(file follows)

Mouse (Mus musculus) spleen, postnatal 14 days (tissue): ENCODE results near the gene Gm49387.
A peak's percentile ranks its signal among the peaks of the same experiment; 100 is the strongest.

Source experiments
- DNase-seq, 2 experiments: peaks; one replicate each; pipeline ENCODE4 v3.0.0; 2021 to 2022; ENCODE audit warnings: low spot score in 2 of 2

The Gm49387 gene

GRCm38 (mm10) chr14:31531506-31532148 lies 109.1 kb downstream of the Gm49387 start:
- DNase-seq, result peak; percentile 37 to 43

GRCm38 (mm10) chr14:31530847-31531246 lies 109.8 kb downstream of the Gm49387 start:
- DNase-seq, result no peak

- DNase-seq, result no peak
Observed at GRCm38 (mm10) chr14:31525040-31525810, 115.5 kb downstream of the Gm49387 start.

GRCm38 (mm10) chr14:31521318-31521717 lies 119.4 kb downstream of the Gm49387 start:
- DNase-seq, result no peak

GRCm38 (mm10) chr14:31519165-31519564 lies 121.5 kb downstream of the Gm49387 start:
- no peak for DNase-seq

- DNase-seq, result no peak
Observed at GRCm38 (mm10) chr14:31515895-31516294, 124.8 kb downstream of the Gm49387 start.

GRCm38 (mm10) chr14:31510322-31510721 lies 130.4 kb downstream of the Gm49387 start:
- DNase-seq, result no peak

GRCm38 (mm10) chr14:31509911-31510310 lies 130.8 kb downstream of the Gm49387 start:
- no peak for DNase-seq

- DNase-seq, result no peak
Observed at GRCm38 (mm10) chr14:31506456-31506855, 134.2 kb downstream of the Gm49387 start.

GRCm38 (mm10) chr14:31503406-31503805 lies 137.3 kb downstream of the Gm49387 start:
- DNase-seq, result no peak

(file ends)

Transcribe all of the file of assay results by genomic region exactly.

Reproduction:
Mouse (Mus musculus) spleen, postnatal 14 days (tissue): ENCODE results near the gene Gm49387.
A peak's percentile ranks its signal among the peaks of the same experiment; 100 is the strongest.

Source experiments
- DNase-seq, 2 experiments: peaks; one replicate each; pipeline ENCODE4 v3.0.0; 2021 to 2022; ENCODE audit warnings: low spot score in 2 of 2

The Gm49387 gene

GRCm38 (mm10) chr14:31531506-31532148 lies 109.1 kb downstream of the Gm49387 start:
- DNase-seq, result peak; percentile 37 to 43

GRCm38 (mm10) chr14:31530847-31531246 lies 109.8 kb downstream of the Gm49387 start:
- DNase-seq, result no peak

- DNase-seq, result no peak
Observed at GRCm38 (mm10) chr14:31525040-31525810, 115.5 kb downstream of the Gm49387 start.

GRCm38 (mm10) chr14:31521318-31521717 lies 119.4 kb downstream of the Gm49387 start:
- DNase-seq, result no peak

GRCm38 (mm10) chr14:31519165-31519564 lies 121.5 kb downstream of the Gm49387 start:
- no peak for DNase-seq

- DNase-seq, result no peak
Observed at GRCm38 (mm10) chr14:31515895-31516294, 124.8 kb downstream of the Gm49387 start.

GRCm38 (mm10) chr14:31510322-31510721 lies 130.4 kb downstream of the Gm49387 start:
- DNase-seq, result no peak

GRCm38 (mm10) chr14:31509911-31510310 lies 130.8 kb downstream of the Gm49387 start:
- no peak for DNase-seq

- DNase-seq, result no peak
Observed at GRCm38 (mm10) chr14:31506456-31506855, 134.2 kb downstream of the Gm49387 start.

GRCm38 (mm10) chr14:31503406-31503805 lies 137.3 kb downstream of the Gm49387 start:
- DNase-seq, result no peak